A Fresh Coat of Paint

We’ve done it again! It seems to be about a pattern right now, running like clock work. Every two years or so, we tear up our site and build it anew. It’s exhausting, but it keeps us on the cutting edge of technology. We’re always looking for the next big thing to make everyone’s lives just a little easier. A Brief History of Our Site 2010 – Procure Inc. Goes Digital This brings back some memories. Our first take on a website was definitely a product of it’s time. It was a simple, static web site coded in bare bones HTML 4, running on a tiny shared hosting set up for $8/month. Life was a little simpler back then. Most kids didn’t have smart phones, Netflix was still better known for their DVD service, and most of our orders were faxed in. (A note from Scott: This may have gone live in 2008. This is just the last archive copy of it.) 2012 – A Real Store Quite a leap forward from our last update. In 2012 the store moved to an actual store platform. Our lines were online, you could login, place orders, and search our product offerings. It was the first actual store we had. No longer just some simple ad floating on the internet. 2013 – The First Face Lift This is getting to look a bit more familiar. Running on a dedicated platform made it MUCH […]

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The History of IAQ and Radiation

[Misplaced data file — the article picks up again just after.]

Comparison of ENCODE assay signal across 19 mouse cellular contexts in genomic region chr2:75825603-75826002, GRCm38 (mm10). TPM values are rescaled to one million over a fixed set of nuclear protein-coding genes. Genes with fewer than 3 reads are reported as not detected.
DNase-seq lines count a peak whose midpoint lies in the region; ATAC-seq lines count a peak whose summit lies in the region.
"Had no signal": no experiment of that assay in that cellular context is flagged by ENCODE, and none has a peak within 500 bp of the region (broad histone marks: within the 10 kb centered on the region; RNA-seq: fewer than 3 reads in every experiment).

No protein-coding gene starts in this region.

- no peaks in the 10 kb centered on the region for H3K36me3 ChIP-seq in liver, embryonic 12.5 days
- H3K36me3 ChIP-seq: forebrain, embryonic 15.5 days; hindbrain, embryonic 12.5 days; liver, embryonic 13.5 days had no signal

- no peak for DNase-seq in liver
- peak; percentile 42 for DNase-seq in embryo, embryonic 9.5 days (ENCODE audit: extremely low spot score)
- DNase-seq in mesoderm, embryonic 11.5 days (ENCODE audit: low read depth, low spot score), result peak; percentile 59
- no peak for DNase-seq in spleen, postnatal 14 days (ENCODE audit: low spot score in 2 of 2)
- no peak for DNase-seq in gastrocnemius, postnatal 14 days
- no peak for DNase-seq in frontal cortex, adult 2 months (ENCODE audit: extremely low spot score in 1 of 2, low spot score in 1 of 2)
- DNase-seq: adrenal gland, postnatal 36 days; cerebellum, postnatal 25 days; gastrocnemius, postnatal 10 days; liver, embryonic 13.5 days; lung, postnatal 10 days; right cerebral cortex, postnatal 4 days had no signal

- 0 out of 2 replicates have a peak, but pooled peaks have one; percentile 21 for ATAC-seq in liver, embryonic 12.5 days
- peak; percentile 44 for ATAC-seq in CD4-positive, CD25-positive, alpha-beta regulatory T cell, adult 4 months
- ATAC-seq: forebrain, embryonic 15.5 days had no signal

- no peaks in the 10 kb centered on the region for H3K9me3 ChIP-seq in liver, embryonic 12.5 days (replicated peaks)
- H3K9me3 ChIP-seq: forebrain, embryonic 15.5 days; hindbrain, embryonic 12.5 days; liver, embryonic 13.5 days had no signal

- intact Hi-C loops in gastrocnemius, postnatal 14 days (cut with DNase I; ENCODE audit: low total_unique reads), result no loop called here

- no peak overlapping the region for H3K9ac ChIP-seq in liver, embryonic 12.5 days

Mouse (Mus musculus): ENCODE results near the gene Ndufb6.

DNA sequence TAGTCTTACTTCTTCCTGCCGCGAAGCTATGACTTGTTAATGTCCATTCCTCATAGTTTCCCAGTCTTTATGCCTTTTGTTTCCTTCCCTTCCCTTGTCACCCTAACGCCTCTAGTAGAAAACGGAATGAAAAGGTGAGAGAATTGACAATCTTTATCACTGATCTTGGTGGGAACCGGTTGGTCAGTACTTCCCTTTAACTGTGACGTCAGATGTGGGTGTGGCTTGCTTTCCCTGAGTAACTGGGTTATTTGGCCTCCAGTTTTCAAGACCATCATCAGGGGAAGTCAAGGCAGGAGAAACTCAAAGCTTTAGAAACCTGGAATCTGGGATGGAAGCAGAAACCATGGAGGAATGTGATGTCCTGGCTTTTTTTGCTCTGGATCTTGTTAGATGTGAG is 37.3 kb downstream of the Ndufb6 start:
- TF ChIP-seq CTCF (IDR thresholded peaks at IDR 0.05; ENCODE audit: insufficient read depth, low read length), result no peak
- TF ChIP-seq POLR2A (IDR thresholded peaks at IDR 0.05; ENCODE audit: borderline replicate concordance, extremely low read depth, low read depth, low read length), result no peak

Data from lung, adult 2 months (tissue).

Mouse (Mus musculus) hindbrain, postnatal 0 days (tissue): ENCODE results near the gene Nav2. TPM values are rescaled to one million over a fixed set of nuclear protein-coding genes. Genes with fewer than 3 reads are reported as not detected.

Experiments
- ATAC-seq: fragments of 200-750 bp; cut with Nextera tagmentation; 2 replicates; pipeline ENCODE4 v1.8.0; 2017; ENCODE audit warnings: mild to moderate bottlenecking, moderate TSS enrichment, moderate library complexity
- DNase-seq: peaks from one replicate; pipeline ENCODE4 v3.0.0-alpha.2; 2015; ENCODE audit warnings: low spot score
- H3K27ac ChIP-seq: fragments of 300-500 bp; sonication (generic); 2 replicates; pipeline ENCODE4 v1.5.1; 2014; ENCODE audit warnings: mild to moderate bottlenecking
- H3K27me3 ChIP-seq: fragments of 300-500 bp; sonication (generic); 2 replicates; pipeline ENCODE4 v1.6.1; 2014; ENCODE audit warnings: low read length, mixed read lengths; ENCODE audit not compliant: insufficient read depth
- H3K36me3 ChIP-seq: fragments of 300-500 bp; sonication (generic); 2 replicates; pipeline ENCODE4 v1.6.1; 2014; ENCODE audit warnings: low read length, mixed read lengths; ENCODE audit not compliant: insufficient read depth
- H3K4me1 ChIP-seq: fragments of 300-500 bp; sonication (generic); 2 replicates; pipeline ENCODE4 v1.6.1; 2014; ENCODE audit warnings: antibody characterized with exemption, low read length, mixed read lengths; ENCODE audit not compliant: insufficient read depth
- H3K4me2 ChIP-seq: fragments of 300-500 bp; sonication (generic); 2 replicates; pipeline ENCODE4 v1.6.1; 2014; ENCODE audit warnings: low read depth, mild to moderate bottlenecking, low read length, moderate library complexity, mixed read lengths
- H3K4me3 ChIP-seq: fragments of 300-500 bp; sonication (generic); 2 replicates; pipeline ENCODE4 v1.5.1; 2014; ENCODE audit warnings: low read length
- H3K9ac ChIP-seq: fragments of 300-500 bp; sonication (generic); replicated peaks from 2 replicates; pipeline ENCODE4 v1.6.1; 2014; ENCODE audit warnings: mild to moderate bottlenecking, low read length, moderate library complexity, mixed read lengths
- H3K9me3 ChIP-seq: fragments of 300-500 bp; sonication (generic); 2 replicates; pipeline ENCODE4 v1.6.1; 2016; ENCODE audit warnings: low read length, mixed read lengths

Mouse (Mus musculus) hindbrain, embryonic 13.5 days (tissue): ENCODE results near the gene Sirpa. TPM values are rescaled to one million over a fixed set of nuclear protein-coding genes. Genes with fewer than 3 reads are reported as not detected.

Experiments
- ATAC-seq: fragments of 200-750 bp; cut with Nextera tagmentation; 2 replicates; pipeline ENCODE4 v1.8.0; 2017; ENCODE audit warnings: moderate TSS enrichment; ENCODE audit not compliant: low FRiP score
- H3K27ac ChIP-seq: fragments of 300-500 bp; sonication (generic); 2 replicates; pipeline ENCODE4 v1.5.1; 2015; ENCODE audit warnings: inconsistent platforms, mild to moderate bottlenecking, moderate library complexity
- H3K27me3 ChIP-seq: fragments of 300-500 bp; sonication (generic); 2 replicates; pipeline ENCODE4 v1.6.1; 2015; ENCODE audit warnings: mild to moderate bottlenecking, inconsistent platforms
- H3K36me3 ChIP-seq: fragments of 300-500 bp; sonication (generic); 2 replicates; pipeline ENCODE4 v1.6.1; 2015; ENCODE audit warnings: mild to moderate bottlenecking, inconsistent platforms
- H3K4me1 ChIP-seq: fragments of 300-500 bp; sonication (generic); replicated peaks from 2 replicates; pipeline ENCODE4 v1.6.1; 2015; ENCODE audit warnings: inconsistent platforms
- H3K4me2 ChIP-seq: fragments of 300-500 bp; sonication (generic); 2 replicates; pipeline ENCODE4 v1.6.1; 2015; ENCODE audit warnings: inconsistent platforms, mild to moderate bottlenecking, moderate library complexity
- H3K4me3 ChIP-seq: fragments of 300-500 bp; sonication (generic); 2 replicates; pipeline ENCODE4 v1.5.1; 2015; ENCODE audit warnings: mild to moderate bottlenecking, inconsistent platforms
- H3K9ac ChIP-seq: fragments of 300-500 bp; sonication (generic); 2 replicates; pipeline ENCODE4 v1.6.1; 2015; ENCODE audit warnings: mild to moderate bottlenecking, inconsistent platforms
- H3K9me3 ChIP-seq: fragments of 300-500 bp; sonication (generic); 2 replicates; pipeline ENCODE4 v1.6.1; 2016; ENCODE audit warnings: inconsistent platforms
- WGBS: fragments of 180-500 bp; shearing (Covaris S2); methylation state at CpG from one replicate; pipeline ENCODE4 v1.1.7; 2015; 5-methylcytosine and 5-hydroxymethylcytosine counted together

We’ve covered how Radon is bad for your home and business. We’ve covered how IAQ is important. What about the one place where the two mix: history. The greatest development for air quality, the High Efficiency Particulate Air Filter (HEPA Filter) exists because of radioactivity and a need for workers to survive in a very, very dangerous workplace. Working With Atoms In the 1940s the world was at war. Numerous countries were deep into nuclear research. The US had its Manhattan Project, Germany had the Uranprojekt or Uranium Club, and Japan had Ni-Go. The problem with working on nuclear materials is that they can kill you before you’ve ever noticed. They directly emit radiation, but far more deadly is the potential to create radioactive dust and gasses. Little chunks of your nuclear material or nuclear byproducts that float in the air. This is the same issue you face with Radon. Uranium and other nuclear materials produce something dangerous that gets into the air. The issue is a bit scarier with things like the Manhattan Project. At least in your basement you’re dealing with lesser radioactive gasses and particles. Still deadly, but at least you can’t expose a sheet of x-ray film with them. In the lab and nuclear production facilities, this wasn’t a matter of working through allergies, though the causes were the same size. This was a matter of walking into a room, taking a breath of contaminated air, […]